These Photos of Fireflies Are Straight From a Fairytale

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Each year, Tivoli, New York photographer Pete Mauney awaits the arrival of the fireflies, and for about three weeks each summer, the bioluminescent insects settle beneath the moonlight around his house on quiet evenings. He shoots almost every night.

Youthful Fantasies on the Beaches of Montauk

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Lilla Kneeling

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Jessica and Kurt

New York City-based photographer Michael Dweck remembers vividly the time he went to Montauk at the age of seventeen. It was 1975, and there was the sand, the surf, and girls who, in his words, “looked, well, like they didn’t belong on Long Island.” Visiting Montauk was like falling in love for the first time a thousand times, and he would return to the beach some thirty years later, publishing his book The End in 2004.

‘It’s Amazing Out There’ Photo Contest Offers The Chance To Win $15,000 (Sponsored)

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“Rockhopper Penguins Storm the Beach” © Rick Beldegreen, Second Prize Winner 2015

Ansel Adams revealed one of photography’s best kept secrets when he said “bad weather makes for good photography.” It’s true; when everyone else is ducking for cover from an oncoming blizzard or monsoon, the photographers are running in the opposite direction and into the eye of the storm. Weather.com understands this idea better than most, and their annual It’s Amazing Out There Photo Contest, now in its third year, is a testament to the enduring relationship between the elements of nature and the will of mankind.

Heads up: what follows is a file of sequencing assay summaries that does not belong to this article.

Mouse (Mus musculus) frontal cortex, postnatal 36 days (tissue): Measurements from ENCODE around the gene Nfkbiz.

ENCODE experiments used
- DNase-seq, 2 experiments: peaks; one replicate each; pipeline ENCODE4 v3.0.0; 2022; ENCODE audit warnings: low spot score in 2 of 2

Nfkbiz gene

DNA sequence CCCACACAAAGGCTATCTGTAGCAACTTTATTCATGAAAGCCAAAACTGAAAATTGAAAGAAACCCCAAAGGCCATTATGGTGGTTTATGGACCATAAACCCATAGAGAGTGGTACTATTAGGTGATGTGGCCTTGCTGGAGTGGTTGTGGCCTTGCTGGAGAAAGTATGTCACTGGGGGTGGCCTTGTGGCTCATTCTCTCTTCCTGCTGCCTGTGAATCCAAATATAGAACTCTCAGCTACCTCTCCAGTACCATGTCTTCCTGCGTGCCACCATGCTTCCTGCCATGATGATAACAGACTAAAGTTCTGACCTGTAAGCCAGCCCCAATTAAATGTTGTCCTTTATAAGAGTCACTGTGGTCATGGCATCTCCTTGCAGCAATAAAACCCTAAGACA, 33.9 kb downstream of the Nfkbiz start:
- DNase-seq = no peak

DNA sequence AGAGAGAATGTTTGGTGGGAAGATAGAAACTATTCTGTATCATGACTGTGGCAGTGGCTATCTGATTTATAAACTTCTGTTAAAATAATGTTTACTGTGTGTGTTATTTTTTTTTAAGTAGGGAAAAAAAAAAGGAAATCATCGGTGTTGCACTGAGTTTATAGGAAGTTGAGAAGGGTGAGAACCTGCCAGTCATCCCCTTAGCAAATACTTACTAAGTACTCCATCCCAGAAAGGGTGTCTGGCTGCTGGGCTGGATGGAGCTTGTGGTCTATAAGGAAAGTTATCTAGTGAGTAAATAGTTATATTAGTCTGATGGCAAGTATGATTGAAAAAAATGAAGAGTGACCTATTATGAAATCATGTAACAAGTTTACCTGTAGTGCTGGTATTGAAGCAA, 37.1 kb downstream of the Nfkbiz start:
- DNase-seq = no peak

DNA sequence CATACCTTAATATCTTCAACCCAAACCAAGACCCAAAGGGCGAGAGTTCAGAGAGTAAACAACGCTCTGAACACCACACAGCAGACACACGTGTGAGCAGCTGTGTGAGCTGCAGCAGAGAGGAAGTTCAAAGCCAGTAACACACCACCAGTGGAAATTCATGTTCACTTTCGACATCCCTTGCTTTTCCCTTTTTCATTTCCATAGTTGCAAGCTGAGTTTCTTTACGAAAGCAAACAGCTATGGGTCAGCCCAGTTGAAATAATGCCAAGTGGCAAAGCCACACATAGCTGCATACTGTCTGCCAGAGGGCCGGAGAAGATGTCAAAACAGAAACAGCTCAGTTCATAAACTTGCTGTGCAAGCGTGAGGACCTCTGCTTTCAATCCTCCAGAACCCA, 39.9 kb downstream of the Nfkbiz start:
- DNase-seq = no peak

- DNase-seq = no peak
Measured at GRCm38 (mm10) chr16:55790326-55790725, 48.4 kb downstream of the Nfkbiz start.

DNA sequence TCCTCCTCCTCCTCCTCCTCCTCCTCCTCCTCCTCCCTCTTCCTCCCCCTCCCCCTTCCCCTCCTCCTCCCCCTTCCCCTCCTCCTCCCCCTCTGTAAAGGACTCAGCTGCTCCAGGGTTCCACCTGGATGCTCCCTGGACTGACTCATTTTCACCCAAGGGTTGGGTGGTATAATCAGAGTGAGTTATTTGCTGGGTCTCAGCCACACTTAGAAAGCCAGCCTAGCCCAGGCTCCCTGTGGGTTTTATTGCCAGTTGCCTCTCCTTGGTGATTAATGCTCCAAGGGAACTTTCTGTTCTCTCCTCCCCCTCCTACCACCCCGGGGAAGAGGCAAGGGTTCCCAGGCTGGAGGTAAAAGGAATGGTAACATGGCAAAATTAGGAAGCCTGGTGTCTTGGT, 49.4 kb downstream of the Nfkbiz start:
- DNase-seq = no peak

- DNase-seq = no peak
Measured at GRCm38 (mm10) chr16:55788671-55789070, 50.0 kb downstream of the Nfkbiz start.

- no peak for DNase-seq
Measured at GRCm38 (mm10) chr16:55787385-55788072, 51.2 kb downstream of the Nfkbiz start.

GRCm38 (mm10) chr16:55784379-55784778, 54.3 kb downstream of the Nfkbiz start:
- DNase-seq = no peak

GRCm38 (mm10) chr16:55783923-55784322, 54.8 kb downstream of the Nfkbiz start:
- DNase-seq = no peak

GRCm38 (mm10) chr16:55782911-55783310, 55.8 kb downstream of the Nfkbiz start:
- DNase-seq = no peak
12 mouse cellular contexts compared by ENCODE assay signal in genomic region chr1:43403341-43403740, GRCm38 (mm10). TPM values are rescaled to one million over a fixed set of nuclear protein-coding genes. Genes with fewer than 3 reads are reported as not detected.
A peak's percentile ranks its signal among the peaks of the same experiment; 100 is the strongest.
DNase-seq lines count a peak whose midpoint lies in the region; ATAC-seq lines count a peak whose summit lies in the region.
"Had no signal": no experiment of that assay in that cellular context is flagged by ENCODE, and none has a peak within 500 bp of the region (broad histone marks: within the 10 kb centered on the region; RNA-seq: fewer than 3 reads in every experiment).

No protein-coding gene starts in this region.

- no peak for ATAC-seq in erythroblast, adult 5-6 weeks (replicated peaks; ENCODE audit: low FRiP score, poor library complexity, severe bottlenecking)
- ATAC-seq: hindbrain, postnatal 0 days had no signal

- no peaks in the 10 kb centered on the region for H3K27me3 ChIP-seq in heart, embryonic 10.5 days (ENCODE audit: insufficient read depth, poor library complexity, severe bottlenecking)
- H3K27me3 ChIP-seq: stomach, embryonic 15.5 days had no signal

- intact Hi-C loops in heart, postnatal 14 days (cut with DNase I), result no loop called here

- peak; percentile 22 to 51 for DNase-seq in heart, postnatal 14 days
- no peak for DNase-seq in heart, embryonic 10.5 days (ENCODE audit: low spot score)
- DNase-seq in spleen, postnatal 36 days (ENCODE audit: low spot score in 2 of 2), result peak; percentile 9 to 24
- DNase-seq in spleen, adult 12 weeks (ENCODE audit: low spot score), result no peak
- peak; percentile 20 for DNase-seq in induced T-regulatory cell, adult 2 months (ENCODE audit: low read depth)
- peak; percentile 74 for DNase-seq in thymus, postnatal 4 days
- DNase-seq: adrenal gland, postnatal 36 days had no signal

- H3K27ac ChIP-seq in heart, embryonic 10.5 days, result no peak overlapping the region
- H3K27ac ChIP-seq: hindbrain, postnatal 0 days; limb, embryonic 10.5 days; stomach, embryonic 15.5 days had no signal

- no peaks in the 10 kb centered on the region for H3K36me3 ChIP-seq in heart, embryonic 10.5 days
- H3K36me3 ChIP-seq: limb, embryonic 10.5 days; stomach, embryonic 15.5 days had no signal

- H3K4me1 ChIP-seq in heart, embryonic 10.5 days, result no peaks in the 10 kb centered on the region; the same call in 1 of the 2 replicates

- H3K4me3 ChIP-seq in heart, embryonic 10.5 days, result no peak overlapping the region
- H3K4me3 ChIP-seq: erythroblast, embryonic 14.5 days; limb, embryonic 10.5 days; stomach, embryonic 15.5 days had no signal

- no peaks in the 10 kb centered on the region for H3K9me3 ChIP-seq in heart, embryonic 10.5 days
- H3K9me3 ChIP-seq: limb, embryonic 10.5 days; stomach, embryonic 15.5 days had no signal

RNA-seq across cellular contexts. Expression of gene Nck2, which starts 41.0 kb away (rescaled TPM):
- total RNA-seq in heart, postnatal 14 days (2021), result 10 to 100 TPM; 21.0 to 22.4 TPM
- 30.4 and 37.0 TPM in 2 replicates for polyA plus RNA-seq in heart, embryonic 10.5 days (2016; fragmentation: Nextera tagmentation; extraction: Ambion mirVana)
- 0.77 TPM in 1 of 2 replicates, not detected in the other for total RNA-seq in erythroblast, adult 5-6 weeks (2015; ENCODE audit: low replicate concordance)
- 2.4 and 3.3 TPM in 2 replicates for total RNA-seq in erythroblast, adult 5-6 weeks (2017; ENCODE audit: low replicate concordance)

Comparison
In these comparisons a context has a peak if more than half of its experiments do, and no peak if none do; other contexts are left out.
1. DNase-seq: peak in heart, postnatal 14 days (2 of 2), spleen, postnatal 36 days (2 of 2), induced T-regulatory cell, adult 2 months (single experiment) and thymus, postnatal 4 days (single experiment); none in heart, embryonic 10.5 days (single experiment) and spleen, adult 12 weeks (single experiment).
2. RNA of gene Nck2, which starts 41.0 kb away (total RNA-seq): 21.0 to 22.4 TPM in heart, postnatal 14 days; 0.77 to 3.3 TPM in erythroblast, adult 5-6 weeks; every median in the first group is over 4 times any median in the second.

Secrets from the Isolated Territory of Susta

Collecting firewood. 2014

A woman collecting firewood for fuel.

Disputed land. 2014

“I hadn’t seen any form of images of the land or the people,” says Kathmandu-based photographer Prasiit Sthapit of what motivated him to visit Susta. Though its name flickered in and out of the newspapers—the territory is contested, claimed on one hand by Nepal and on the other by India—he could find very little about the isolated and mysterious area.

Confessions from a Wild West Ghost Town (Sponsored)

Bodie, California, USA. Old haunted gold rush ghost town.

View of Bodie © Julien McRoberts / Offset

Bodie, California, USA. Old haunted gold rush ghost town.

Old car © Julien McRoberts / Offset

When New York City-based photographer and Offset artist Julien McRoberts drove around the bend and into Bodie, a ghost town in Northern California, the sight stopped her in her tracks: “I had to get my jaw off of the ground.” Before her eyes rose the remains of the Wild West, but unlike so many towns from the gold rush era, this one was preserved, trapped in the 19th century.

The Most Incredible Underwater Photos Taken off An Island in The Philippines (Sponsored)

Light coming trough

© Karl Lundholm / Offset

Beneath the surface

© Karl Lundholm / Offset

It all started with a Google search: “the best surf in The Philippines.” Having just come off the high of shooting waves in Australia, Swedish photographer and Offset artist Karl Lundholm wanted to make one last stop on his way home. One place kept coming up in his search, and the more he learned, the more he yearned to visit the island of Siargao.

Revealing the Power and Beauty of Yemeni Women

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Frustrated by the constant questions about her experience as a woman in the Middle East, Yemeni Egyptian American photographer Yumna Al-Arashi wanted to show another side of wearing the hijab in her project Northern Yemen; one that conveys Yemeni women’s power, grace and beauty without showing their skin or face. Framed against the beauty of the country’s dramatic landscape, a new light is cast upon these women who appear as powerful as their surroundings, Yumna elaborates: “Yemeni women are strong, leaders of their home, their families, and their land”.